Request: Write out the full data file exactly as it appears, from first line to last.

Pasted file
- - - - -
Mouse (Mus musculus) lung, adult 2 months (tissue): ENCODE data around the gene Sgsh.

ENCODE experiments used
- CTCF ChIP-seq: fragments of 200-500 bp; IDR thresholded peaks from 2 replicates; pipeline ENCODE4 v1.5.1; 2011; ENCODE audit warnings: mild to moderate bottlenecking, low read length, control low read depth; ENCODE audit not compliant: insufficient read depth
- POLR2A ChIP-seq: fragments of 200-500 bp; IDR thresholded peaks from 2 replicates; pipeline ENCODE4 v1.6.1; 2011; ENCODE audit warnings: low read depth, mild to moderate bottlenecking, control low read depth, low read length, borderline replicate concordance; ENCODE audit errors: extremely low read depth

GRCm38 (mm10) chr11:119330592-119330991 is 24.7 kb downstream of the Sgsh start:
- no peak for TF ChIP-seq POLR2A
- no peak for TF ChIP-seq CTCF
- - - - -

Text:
Mouse (Mus musculus) lung, adult 2 months (tissue): ENCODE data around the gene Sgsh.

ENCODE experiments used
- CTCF ChIP-seq: fragments of 200-500 bp; IDR thresholded peaks from 2 replicates; pipeline ENCODE4 v1.5.1; 2011; ENCODE audit warnings: mild to moderate bottlenecking, low read length, control low read depth; ENCODE audit not compliant: insufficient read depth
- POLR2A ChIP-seq: fragments of 200-500 bp; IDR thresholded peaks from 2 replicates; pipeline ENCODE4 v1.6.1; 2011; ENCODE audit warnings: low read depth, mild to moderate bottlenecking, control low read depth, low read length, borderline replicate concordance; ENCODE audit errors: extremely low read depth

GRCm38 (mm10) chr11:119330592-119330991 is 24.7 kb downstream of the Sgsh start:
- no peak for TF ChIP-seq POLR2A
- no peak for TF ChIP-seq CTCF